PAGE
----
Changeing return type of struct.toString()

Benjamin Thaut code at
Mon Feb 13 06:41:14 PST 2012

Am 13.02.2012 15:23, schrieb Steven Schveighoffer:
> On Mon, 13 Feb 2012 08:40:20 -0500, Benjamin Thaut
> <code at> wrote:
>> Am 13.02.2012 13:26, schrieb Stewart Gordon:
>>> On 13/02/2012 02:21, Don wrote:
>>> <snip>
>>>> I don't know why struct toString() still exists.
>>> <snip>
>>> What are you talking about? If you define a struct, it doesn't have any
>>> methods other than the ones you put into it.
>>> Stewart.
>> import std.stdio;
>> struct fun
>> {
>> string toString()
>> {
>> return "fun";
>> }
>> }
>> void main(string[] args)
>> {
>> auto ti = cast(TypeInfo_Struct)typeid(fun);
>> fun gun;
>> writefln("%d",cast(void*)ti.xtoString);
>> writefln("%s",ti.xtoString(&gun));
>> }
>> If you change the return type of toString() to int for example the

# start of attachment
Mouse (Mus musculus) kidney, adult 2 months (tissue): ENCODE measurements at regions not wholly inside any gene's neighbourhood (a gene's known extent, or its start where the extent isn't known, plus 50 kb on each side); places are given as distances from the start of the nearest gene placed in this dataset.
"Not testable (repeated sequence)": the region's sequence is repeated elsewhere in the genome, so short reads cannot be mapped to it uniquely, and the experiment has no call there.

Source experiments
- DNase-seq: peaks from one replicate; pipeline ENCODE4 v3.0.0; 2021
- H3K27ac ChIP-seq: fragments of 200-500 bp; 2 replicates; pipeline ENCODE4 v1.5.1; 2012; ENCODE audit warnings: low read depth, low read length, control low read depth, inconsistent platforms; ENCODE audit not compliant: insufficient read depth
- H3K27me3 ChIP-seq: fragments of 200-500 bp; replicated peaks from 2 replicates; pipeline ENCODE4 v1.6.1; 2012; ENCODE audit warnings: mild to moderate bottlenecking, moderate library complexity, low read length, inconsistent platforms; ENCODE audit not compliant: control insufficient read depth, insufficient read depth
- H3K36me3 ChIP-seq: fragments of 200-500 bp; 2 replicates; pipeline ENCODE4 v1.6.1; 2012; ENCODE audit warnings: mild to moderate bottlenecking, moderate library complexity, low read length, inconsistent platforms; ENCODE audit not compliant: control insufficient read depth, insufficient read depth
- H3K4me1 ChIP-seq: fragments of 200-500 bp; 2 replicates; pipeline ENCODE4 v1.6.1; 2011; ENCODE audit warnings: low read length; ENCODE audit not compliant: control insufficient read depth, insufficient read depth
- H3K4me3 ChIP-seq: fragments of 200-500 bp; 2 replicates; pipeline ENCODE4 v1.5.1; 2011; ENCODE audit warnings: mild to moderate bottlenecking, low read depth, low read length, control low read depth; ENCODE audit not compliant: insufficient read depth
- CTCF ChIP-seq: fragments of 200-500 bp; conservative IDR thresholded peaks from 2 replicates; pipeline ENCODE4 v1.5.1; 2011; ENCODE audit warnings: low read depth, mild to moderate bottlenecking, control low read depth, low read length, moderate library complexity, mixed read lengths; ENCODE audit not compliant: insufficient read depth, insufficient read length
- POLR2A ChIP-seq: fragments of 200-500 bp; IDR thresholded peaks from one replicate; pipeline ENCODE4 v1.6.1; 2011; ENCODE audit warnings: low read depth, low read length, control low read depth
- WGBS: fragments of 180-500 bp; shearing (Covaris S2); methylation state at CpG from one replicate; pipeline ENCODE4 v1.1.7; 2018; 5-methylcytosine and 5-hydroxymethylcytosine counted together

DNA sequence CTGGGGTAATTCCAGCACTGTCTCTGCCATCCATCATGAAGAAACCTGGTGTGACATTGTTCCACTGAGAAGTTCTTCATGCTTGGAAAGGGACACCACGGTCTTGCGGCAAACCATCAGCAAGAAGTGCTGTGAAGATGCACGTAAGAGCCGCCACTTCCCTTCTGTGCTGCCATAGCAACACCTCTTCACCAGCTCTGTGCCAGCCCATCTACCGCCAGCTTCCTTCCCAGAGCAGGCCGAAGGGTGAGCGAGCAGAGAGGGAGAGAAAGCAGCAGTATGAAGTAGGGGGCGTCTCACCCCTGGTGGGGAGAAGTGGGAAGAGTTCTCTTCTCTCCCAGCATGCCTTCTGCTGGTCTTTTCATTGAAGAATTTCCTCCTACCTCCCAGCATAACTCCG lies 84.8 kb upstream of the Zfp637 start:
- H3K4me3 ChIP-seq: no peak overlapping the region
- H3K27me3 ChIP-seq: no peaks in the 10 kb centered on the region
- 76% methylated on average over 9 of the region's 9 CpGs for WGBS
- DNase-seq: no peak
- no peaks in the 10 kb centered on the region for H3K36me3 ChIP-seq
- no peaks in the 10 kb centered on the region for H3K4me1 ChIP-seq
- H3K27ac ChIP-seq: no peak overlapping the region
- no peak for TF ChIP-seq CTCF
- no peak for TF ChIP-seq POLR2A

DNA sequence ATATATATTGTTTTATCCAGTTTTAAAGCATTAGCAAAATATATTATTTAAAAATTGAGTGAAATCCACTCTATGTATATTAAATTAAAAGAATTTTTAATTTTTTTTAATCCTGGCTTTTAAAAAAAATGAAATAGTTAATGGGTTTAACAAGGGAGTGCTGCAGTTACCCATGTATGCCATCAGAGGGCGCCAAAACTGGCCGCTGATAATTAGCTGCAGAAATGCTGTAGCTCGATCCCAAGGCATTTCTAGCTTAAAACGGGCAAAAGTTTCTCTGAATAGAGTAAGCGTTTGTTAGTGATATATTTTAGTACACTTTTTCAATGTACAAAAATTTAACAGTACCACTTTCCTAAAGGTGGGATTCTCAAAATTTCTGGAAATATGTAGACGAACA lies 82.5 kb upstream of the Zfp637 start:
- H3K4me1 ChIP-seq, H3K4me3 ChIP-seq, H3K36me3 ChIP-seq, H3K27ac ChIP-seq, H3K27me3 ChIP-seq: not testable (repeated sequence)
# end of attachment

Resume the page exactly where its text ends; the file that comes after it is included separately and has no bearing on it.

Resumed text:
>> program will crash because ti.xtoString will be null. Therefore the
>> compiler seems to check what type toString() does return and only
>> fills the type info if it actually does return a string.
> That is a legacy feature, back when writefln was a D variadic function
> (not a template), and all you had was the TypeInfo.
> It's essentially a hack that the compiler puts several "special"
> function pointers into the typeinfo to give structs a sort of runtime
> interface. I think we can get rid of most, if not all, of those
> x-functions. But then we need to get rid of all the usages of those. It
> shouldn't be too difficult at this point, it just needs to be done.
> -Steve

So you want every format like function to be a template instead of a 
variadic function? I actually found it pretty nice that printing structs 
is possible without templates. I don't want to imagine how big the code 
bload would be if you actually make format a template instead of a 
variadic function.

Kind Regards
Benjamin Thaut

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